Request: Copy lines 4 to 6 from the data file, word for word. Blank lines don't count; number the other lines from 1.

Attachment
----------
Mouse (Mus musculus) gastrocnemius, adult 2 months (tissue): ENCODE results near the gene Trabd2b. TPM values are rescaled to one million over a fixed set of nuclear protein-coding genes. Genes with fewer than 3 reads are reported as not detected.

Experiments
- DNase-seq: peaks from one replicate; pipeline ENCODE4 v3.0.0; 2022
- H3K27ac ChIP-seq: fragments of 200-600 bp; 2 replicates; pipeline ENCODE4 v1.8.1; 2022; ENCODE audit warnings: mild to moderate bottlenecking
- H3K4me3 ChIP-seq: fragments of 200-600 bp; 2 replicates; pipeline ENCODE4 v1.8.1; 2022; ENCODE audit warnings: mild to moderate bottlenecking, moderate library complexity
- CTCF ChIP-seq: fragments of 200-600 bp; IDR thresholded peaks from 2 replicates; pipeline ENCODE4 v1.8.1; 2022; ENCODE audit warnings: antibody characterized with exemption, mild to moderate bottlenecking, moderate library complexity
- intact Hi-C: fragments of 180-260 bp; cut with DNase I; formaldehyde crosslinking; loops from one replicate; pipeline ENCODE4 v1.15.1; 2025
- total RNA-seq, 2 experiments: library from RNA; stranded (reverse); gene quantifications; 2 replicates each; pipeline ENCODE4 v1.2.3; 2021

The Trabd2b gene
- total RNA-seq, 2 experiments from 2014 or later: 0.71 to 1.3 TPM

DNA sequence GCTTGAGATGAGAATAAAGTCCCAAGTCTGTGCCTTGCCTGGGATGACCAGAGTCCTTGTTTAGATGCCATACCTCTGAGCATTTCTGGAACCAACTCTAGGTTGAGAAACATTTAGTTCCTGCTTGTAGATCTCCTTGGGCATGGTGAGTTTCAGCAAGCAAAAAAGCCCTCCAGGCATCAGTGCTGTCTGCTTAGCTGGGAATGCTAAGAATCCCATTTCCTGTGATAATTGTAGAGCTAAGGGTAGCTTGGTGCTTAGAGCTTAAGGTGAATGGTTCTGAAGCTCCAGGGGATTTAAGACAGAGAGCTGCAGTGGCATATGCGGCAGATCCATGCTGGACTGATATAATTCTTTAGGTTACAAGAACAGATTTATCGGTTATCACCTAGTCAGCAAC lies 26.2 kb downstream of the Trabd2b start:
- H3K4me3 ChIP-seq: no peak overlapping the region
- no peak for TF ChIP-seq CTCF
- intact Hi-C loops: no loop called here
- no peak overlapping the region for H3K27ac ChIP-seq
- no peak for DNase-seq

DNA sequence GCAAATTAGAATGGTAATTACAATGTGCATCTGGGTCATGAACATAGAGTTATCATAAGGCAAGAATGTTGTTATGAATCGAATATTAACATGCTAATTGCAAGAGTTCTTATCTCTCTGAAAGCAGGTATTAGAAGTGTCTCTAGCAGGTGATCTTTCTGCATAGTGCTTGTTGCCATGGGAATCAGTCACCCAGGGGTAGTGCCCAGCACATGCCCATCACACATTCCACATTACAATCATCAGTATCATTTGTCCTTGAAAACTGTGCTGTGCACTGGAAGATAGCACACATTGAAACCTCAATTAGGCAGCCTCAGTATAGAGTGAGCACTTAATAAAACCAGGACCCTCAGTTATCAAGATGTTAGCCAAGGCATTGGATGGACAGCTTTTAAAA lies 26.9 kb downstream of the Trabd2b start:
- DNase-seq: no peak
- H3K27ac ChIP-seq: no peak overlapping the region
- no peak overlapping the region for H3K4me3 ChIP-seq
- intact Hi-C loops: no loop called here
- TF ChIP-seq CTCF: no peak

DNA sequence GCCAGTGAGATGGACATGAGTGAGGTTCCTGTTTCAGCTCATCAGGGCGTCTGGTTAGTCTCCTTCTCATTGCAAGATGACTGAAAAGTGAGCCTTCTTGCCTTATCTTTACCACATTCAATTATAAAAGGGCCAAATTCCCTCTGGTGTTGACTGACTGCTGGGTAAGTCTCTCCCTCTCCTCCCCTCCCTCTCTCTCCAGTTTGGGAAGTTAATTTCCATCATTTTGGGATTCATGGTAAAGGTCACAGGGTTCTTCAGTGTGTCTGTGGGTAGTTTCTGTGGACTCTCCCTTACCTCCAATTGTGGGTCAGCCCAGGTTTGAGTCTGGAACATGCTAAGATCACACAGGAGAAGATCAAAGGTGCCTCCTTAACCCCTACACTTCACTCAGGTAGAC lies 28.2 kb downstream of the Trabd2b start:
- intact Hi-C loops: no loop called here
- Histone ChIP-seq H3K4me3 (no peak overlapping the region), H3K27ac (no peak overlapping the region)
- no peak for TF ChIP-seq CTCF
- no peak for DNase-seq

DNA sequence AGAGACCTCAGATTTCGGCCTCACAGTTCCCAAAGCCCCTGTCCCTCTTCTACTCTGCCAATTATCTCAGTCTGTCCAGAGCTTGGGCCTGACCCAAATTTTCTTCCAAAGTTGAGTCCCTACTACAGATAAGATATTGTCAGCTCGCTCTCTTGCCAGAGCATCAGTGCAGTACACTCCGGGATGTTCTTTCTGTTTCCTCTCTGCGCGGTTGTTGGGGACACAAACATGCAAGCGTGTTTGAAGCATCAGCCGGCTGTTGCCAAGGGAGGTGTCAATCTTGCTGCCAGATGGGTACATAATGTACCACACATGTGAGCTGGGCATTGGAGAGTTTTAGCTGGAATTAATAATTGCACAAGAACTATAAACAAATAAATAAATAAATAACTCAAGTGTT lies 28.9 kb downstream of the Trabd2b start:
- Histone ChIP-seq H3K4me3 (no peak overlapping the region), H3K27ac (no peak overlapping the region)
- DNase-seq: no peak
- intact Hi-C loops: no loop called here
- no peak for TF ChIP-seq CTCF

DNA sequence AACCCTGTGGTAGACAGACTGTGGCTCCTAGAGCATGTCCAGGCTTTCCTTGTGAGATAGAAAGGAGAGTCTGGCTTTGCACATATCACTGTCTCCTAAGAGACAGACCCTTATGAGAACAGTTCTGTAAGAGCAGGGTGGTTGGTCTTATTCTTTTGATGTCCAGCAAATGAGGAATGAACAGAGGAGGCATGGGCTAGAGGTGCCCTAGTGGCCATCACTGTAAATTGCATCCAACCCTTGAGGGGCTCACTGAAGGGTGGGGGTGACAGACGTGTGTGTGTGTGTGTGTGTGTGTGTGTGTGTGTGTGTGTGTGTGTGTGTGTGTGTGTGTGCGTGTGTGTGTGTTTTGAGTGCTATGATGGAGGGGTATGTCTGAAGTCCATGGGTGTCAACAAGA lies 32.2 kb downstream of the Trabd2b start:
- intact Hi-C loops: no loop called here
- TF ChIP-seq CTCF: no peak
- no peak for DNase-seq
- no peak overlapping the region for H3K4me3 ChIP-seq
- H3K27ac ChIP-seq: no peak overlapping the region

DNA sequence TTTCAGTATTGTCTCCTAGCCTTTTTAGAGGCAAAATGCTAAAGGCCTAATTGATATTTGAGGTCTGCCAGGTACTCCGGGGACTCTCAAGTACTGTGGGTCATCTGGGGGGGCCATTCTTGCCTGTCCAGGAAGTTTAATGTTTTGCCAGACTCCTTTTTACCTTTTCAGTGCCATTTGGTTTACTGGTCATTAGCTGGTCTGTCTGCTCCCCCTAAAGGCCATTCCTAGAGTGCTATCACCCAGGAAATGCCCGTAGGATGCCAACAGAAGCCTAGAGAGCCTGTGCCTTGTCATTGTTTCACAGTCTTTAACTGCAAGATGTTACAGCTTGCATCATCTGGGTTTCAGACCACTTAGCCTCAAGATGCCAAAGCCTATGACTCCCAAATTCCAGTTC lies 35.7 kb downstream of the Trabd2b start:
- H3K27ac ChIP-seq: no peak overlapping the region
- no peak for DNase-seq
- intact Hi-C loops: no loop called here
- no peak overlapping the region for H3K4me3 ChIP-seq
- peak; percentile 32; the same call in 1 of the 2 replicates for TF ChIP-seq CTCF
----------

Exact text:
- H3K27ac ChIP-seq: fragments of 200-600 bp; 2 replicates; pipeline ENCODE4 v1.8.1; 2022; ENCODE audit warnings: mild to moderate bottlenecking
- H3K4me3 ChIP-seq: fragments of 200-600 bp; 2 replicates; pipeline ENCODE4 v1.8.1; 2022; ENCODE audit warnings: mild to moderate bottlenecking, moderate library complexity
- CTCF ChIP-seq: fragments of 200-600 bp; IDR thresholded peaks from 2 replicates; pipeline ENCODE4 v1.8.1; 2022; ENCODE audit warnings: antibody characterized with exemption, mild to moderate bottlenecking, moderate library complexity